Market Update: Arrow Electronics Acquires Cross Telecom

Arthur Cole
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Desktop Virtualization and the Death of the PC

It may simply be a question of "when" not "if" a range of mobile computing devices displaces the PC.

Is the bloom coming off the virtual desktop rose?


That may seem an odd question considering many observers never really saw a bloom in the first place. Still, the narrative on desktop virtualization thus far seemed to suggest that it would do great things in the enterprise once it achieved the appropriate economies of scale.


But even that view has come under fire lately. Forrester just released a report claiming that most enterprises are leery of the business models being pitched for both VDI and PaaS. Chief among the worries is a lack of standardization that heightens the risk of having to undo VDI platforms if they fail to achieve compatibility with wider data architectures. Even open systems like VMware's Open Virtual Format are failing to turn the tide due to a perceived inability to adapt to changing desktop policies and procedures.


There's also the matter of cost. Few people seem willing to address it, but the fact is VDI simply has not demonstrated the cost-saving capability of its server and network cousins, says serverwatch.com's Paul Reubens. A quick scan of the leading vendors' websites shows a host of claimed benefits - everything from increased productivity to better security - but few are touting lower costs. At a time when most enterprises are under the gun to lower expenses, shelling out big dollars for a VDI platform with little or no ROI on the backend is a tough sell.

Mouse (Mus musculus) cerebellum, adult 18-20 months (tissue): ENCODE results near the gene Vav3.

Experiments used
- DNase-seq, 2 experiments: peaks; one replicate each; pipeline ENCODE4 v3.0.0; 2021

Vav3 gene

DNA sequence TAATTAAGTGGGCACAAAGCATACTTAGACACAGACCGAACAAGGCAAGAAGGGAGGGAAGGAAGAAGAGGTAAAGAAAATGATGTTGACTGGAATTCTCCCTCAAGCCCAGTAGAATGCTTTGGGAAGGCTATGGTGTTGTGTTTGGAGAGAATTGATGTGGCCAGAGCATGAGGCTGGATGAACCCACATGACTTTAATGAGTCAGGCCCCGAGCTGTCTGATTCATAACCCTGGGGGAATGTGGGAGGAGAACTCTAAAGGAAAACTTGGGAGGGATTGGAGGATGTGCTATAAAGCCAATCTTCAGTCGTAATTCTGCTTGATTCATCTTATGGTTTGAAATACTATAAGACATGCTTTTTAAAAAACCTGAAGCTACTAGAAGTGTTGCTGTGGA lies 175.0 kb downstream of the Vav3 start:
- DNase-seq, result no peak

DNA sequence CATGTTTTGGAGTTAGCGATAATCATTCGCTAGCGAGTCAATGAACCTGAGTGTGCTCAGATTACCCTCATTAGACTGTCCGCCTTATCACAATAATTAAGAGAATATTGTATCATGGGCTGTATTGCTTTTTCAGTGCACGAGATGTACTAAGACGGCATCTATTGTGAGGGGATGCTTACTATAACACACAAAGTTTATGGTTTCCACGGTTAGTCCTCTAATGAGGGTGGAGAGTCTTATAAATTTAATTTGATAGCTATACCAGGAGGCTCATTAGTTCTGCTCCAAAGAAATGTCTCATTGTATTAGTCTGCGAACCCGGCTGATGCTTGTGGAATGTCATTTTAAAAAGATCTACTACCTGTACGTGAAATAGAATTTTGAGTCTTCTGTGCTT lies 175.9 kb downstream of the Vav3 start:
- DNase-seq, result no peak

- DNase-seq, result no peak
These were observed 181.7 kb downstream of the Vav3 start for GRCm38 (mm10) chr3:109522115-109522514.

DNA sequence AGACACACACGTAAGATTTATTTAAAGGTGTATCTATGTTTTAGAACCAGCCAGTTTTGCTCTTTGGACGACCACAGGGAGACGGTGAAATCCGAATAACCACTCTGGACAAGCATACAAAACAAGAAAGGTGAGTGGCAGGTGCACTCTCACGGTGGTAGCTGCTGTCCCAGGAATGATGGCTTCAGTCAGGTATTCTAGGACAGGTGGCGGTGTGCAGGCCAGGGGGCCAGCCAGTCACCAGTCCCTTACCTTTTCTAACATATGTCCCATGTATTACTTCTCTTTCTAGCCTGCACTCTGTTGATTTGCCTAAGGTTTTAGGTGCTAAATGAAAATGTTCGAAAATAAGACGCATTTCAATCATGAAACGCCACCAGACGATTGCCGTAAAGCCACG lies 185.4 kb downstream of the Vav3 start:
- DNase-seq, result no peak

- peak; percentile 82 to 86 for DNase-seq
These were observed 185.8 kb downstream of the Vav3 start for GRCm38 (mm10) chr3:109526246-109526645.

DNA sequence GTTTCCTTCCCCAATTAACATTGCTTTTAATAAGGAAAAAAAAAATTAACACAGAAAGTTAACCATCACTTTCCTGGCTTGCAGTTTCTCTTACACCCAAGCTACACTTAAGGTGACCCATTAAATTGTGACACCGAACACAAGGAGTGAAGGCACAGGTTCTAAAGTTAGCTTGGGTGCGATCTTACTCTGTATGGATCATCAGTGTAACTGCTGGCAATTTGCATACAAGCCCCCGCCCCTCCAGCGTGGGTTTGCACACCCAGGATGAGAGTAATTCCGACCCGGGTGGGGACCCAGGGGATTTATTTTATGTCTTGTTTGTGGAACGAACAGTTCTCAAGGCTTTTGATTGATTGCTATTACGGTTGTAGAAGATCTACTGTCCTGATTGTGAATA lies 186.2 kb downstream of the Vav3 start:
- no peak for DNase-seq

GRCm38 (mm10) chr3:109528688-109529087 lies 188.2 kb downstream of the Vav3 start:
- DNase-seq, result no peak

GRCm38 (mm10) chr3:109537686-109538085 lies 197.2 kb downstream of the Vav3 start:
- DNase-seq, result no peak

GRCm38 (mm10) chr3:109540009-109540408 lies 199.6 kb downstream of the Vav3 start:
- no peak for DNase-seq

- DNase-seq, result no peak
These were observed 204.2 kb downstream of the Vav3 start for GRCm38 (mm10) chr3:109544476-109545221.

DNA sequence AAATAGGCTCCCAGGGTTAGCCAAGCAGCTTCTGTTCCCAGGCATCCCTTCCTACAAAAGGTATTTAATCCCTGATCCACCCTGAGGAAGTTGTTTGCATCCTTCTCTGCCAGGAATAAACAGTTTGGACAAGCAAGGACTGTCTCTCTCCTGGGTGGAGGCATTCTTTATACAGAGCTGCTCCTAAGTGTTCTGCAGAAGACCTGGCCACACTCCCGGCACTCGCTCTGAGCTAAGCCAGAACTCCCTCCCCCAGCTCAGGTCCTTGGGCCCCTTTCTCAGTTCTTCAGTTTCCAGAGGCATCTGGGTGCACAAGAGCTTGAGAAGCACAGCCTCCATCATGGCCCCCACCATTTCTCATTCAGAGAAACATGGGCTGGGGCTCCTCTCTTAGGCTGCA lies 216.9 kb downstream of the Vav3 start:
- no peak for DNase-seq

Yet, another potential stumbling block may be that the desktop itself is losing status as the information portal of choice for many workers, according to CRN's Kevin McLaughlin. As the age of smartphones and tablets dawns, HTML5 has emerged as a leading choice for application delivery. If the trend continues, delivering multiple copies of a desktop OS could be seen as downright quaint in a few short years.


Still, the vendor community has not given up on the virtual desktop just yet. Wanova just released the latest version of its Mirage system that virtualizes operating systems and drivers under a layered architecture. This allows managers to centralize workloads while reserving processing to the user device, improving flexibility and endpoint deployment by streamlining driver and change distribution. Again, though, at $200 per desktop, don't expect much of a break in per-user costs.



To be fair, countless technologies of the past emerged as "the next big thing" only to be run headlong into entrenched interests and economic reality. Some of these faded into obscurity, but others managed to work their way into prevailing infrastructure. The fact is desktop virtualization has already accumulated more than five million seats worldwide and is seen as an effective solution for low-level data workers where desktop personalization is not a major factor.


That's probably not enough to move the technology into a dominant position in the enterprise, but it provides momentum to keep the development wheels turning for a while longer.



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